The structure and dynamics of bacterial communities in the airways of persons with cystic ﬁbrosis (CF) remain largely unknown. We characterized the bacterial communities in 126 sputum samples representing serial collections spanning 8–9 y from six age-matched male CF patients. Sputum DNA was analyzed by bar-coded pyrosequencing of the V3–V5 hypervariable region of the 16S rRNA gene, deﬁning 662 operational taxonomic units (OTUs) from >633,000 sequences. Bacterial community diversity decreased signiﬁcantly over time in patients with typically progressive lung disease but remained relatively stable in patients with a mild lung disease phenotype. Antibiotic use, rather than patient age or lung function, was the primary driver of decreasing diversity. Interpatient variability in community structure exceeded intrapatient variability in serial samples. Antibiotic treatment was associated with pronounced shifts in community structure, but communities showed both short- and longterm resilience after antibiotic perturbation. There was a positive correlation between OTU occurrence and relative abundance, with a small number of persistent OTUs accounting for the greatest abundance. Signiﬁcant changes in community structure, diversity, or total bacterial density at the time of pulmonary exacerbation were not observed. Despite decreasing community diversity in patients with progressive disease, total bacterial density remained relatively stable over time. These ﬁndings show the critical relationship between airway bacterial community structure, disease stage, and clinical state at the time of sample collection. These features are the key parameters with which to assess the complex ecology of the CF airway.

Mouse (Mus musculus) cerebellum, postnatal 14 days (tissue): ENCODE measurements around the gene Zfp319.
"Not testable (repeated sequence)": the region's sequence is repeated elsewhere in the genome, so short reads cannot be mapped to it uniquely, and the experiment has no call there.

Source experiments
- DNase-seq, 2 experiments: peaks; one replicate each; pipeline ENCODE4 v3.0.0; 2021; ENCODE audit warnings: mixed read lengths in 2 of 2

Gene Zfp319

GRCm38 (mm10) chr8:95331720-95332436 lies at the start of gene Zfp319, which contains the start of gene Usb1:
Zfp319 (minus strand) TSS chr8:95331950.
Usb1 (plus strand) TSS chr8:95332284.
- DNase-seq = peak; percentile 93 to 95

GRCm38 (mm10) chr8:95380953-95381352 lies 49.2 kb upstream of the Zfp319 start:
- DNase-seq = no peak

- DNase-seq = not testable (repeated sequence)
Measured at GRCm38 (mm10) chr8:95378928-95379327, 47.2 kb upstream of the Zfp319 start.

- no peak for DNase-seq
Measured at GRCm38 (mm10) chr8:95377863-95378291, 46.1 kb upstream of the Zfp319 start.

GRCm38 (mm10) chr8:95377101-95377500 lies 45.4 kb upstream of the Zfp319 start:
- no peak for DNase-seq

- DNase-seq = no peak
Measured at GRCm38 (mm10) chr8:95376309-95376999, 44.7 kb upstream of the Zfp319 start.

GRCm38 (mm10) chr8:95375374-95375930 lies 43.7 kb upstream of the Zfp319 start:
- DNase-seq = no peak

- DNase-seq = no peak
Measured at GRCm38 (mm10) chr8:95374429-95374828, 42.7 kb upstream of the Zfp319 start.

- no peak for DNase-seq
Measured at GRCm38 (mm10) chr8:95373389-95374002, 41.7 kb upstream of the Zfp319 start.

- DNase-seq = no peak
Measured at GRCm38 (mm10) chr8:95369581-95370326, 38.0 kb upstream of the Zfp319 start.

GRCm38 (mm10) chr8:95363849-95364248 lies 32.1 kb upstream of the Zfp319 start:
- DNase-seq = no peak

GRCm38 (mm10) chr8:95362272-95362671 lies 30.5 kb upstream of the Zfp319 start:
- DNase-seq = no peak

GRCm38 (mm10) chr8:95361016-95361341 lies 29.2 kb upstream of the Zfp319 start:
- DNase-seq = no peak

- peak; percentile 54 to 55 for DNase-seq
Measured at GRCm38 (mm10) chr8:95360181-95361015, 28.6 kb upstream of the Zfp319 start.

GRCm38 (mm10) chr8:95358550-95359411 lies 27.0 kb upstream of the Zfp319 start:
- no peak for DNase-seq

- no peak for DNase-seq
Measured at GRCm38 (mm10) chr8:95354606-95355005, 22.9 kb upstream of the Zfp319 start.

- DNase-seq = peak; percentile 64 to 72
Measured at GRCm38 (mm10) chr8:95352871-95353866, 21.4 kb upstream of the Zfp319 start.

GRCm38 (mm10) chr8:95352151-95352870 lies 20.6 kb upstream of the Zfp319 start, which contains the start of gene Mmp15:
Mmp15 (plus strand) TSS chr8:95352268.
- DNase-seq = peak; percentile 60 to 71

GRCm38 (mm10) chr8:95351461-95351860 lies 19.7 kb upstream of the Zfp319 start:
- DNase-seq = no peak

In persons with cystic ﬁbrosis (CF), repeated exacerbations of pulmonary symptoms are associated with a progressive decline in lung function. Changes in the airway microbiota around the time of exacerbations are not well understood. The magnitude of changes in the CF lung microbiota around the time of exacerbation was found to be largely dependent on community diversity and composition at baseline. Certain genera appear to play important roles in driving change in airway bacterial community composition at exacerbation. Gemella might play a direct role in and/or be a biomarker for pulmonary exacerbation.